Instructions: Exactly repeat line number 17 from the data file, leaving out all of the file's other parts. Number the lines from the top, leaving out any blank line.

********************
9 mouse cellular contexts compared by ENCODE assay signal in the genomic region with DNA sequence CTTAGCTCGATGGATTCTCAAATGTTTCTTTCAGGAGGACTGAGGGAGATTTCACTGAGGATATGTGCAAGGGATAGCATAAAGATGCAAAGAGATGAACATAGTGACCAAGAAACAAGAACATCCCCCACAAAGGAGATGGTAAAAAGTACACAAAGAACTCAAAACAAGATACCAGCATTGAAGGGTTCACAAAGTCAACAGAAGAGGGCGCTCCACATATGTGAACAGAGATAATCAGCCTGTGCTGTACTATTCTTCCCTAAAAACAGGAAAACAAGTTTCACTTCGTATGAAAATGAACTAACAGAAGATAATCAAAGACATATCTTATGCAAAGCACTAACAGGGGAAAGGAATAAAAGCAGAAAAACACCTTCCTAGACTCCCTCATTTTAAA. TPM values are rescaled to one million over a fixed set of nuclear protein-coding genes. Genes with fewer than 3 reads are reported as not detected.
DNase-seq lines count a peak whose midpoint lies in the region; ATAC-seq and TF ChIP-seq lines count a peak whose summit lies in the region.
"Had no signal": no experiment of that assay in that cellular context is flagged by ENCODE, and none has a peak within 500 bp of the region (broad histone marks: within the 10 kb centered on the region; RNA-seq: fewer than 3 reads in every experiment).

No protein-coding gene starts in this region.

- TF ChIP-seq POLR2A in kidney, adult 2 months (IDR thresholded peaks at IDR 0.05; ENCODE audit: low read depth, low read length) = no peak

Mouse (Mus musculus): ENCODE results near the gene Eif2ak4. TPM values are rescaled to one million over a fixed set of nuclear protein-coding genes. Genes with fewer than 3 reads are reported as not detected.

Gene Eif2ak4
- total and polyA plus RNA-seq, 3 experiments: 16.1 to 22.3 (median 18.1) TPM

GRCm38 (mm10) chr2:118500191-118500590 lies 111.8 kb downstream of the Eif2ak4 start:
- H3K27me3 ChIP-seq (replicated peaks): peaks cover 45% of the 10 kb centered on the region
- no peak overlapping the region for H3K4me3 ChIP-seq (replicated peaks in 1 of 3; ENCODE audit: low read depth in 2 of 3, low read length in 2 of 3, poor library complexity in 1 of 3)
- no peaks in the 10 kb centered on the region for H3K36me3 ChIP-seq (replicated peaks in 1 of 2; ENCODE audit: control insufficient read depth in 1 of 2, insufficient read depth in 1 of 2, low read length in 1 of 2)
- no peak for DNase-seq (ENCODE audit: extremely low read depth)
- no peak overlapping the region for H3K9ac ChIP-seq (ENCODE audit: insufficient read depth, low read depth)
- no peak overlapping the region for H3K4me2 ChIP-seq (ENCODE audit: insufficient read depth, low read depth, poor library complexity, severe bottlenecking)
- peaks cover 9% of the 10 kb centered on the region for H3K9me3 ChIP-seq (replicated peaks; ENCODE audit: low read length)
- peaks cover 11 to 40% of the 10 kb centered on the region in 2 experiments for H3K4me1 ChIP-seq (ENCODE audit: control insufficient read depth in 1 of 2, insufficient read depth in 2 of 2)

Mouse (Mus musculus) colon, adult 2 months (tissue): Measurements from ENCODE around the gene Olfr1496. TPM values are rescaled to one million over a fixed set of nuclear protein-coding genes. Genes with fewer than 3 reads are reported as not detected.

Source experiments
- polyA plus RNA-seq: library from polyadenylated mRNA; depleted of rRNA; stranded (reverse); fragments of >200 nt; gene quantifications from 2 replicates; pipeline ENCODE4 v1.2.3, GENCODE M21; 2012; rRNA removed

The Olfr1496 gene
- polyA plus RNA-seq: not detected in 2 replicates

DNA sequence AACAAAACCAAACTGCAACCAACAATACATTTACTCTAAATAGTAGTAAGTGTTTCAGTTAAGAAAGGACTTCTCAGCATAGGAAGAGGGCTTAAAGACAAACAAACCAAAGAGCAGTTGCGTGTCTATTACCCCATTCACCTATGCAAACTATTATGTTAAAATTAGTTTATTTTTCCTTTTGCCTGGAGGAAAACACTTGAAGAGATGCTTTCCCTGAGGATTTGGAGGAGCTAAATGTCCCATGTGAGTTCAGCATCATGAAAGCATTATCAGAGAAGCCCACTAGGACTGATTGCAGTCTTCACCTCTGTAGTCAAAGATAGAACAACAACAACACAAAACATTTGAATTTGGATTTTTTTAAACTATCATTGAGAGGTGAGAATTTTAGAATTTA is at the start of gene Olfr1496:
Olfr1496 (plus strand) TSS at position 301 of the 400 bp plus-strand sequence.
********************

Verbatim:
- peaks cover 11 to 40% of the 10 kb centered on the region in 2 experiments for H3K4me1 ChIP-seq (ENCODE audit: control insufficient read depth in 1 of 2, insufficient read depth in 2 of 2)